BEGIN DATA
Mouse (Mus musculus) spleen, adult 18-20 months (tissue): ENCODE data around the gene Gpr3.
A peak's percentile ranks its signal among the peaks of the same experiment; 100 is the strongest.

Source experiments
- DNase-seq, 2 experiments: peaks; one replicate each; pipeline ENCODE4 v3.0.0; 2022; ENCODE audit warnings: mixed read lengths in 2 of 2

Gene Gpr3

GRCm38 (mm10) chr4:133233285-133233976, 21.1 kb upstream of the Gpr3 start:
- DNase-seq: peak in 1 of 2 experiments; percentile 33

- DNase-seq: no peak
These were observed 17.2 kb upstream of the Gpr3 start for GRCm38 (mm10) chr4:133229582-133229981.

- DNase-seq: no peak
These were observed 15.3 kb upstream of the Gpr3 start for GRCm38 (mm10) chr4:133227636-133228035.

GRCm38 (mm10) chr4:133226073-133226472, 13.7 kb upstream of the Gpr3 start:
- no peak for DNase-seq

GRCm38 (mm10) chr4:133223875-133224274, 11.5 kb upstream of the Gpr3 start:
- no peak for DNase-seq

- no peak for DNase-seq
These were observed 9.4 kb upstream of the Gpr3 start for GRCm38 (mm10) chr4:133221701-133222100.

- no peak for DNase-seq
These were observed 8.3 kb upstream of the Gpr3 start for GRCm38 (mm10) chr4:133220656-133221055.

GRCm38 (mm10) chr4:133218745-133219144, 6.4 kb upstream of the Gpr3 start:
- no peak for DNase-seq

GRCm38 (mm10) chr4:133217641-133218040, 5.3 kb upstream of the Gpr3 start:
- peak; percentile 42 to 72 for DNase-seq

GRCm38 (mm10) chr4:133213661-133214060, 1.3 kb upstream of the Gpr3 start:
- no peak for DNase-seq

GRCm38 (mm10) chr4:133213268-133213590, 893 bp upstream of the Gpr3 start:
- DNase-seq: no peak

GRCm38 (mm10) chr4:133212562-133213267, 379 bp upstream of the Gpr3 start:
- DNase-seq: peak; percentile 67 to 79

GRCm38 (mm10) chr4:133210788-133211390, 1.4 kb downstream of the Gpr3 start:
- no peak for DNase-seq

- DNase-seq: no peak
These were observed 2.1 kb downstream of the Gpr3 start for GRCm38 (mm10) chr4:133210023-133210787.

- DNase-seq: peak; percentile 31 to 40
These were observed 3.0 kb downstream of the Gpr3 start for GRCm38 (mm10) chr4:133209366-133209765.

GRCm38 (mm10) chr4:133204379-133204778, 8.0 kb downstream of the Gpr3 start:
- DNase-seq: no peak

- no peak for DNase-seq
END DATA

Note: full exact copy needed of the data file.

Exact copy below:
Mouse (Mus musculus) spleen, adult 18-20 months (tissue): ENCODE data around the gene Gpr3.
A peak's percentile ranks its signal among the peaks of the same experiment; 100 is the strongest.

Source experiments
- DNase-seq, 2 experiments: peaks; one replicate each; pipeline ENCODE4 v3.0.0; 2022; ENCODE audit warnings: mixed read lengths in 2 of 2

Gene Gpr3

GRCm38 (mm10) chr4:133233285-133233976, 21.1 kb upstream of the Gpr3 start:
- DNase-seq: peak in 1 of 2 experiments; percentile 33

- DNase-seq: no peak
These were observed 17.2 kb upstream of the Gpr3 start for GRCm38 (mm10) chr4:133229582-133229981.

- DNase-seq: no peak
These were observed 15.3 kb upstream of the Gpr3 start for GRCm38 (mm10) chr4:133227636-133228035.

GRCm38 (mm10) chr4:133226073-133226472, 13.7 kb upstream of the Gpr3 start:
- no peak for DNase-seq

GRCm38 (mm10) chr4:133223875-133224274, 11.5 kb upstream of the Gpr3 start:
- no peak for DNase-seq

- no peak for DNase-seq
These were observed 9.4 kb upstream of the Gpr3 start for GRCm38 (mm10) chr4:133221701-133222100.

- no peak for DNase-seq
These were observed 8.3 kb upstream of the Gpr3 start for GRCm38 (mm10) chr4:133220656-133221055.

GRCm38 (mm10) chr4:133218745-133219144, 6.4 kb upstream of the Gpr3 start:
- no peak for DNase-seq

GRCm38 (mm10) chr4:133217641-133218040, 5.3 kb upstream of the Gpr3 start:
- peak; percentile 42 to 72 for DNase-seq

GRCm38 (mm10) chr4:133213661-133214060, 1.3 kb upstream of the Gpr3 start:
- no peak for DNase-seq

GRCm38 (mm10) chr4:133213268-133213590, 893 bp upstream of the Gpr3 start:
- DNase-seq: no peak

GRCm38 (mm10) chr4:133212562-133213267, 379 bp upstream of the Gpr3 start:
- DNase-seq: peak; percentile 67 to 79

GRCm38 (mm10) chr4:133210788-133211390, 1.4 kb downstream of the Gpr3 start:
- no peak for DNase-seq

- DNase-seq: no peak
These were observed 2.1 kb downstream of the Gpr3 start for GRCm38 (mm10) chr4:133210023-133210787.

- DNase-seq: peak; percentile 31 to 40
These were observed 3.0 kb downstream of the Gpr3 start for GRCm38 (mm10) chr4:133209366-133209765.

GRCm38 (mm10) chr4:133204379-133204778, 8.0 kb downstream of the Gpr3 start:
- DNase-seq: no peak

- no peak for DNase-seq